or else the close range would be broken and the cold let in. In this way
they lay till broad daylight, no noise and scarce a whisper being uttered
during the night. When it was perfectly light, Massie would call up two
of the men in whom he had most confidence, and send them to reconnoiter
and make a circuit around the fires, lest an ambuscade might be formed by
the Indians to destroy the party as they returned to the fires. This was
an invariable custom in every variety of weather. Self-preservation required
this circumspection. Some time after this, while surveying on Caesar's Creek,
his men attacked a party of Indians, and the savages broke and fled.
After the defeat of the Indians by Wayne, the surveyors were not interrupted by the Indians; but on one of their excursions, still remembered as "the starving tour," the whole party, consisting of twenty-eight men, suffered extremely In a driving snow-storm for about four days. They were in a wilderness, exposed to this severe storm, without hut, tent or covering, and what was still more appalling, without provision and without any road or even track to retreat on, and were nearly one hundred miles from any place of shelter. On the third day of the storm, they luckily killed two wild turkeys, which were boiled and divided into twenty-eight parts, and devoured with great avidity, heads, feet, entrails and all.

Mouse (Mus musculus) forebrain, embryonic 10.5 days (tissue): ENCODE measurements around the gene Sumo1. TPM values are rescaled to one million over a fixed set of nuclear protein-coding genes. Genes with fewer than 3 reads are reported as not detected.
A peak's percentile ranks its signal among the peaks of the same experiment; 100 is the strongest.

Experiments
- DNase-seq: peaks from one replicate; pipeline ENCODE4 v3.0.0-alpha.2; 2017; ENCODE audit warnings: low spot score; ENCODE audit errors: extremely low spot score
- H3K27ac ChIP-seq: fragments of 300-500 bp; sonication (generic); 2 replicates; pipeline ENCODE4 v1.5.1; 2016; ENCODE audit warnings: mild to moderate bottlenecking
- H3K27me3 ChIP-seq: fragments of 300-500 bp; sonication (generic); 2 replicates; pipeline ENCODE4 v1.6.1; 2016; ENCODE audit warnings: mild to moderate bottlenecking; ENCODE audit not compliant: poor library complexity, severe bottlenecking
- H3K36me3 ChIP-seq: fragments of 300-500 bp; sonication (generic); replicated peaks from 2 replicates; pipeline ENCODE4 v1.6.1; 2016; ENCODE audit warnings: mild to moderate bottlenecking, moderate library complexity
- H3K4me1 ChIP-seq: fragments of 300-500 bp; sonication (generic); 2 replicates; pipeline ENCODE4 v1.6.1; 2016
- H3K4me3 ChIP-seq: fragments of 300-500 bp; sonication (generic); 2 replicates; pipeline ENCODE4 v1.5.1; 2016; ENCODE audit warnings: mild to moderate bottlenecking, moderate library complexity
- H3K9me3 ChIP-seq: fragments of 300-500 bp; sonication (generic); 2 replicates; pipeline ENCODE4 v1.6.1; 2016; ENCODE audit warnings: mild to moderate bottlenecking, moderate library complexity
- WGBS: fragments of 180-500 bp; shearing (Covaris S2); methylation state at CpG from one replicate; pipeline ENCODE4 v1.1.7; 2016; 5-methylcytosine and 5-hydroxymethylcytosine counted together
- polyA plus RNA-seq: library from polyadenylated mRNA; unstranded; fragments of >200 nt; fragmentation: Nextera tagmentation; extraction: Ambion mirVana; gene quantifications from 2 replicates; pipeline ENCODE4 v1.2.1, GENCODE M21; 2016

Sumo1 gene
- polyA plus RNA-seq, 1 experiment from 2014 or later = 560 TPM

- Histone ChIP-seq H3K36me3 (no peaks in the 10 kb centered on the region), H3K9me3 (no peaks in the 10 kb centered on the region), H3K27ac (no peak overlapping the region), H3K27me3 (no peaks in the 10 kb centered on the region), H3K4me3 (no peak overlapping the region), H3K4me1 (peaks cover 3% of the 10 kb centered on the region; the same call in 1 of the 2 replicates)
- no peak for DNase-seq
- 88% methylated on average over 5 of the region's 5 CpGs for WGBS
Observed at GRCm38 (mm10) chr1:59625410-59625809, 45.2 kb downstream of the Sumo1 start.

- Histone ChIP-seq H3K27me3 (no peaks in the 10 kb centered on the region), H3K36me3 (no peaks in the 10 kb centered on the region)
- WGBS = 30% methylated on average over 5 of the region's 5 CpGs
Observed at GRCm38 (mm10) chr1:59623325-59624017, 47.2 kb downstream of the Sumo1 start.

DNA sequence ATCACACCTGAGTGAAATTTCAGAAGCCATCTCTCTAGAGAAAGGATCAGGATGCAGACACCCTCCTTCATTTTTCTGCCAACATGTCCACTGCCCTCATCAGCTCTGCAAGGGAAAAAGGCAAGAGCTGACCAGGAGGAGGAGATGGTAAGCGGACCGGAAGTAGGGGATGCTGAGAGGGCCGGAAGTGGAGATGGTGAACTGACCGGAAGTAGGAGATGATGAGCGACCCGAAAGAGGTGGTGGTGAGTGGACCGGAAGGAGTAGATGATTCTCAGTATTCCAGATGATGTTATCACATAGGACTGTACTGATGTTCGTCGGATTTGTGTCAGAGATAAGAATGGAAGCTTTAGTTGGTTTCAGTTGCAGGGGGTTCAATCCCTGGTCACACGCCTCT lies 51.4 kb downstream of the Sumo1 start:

The dangers of exploration and survey on the west side of the Little Miami were not less. John Filson, who was interested in laying out Cincinnati and who coined the word Losanteville as the name of the projected city, was killed in the winter of 1788-89. He had gone up the Miami Valley some thirty or forty miles with Judge Symmes and others, and, for some cause not now known, left the party for the purpose of returning to the Ohio, and was murdered by the Indians. In the same winter a surveying party was attacked and two men killed. A surveyor named Abner Hunt was killed in the season of 1790-91.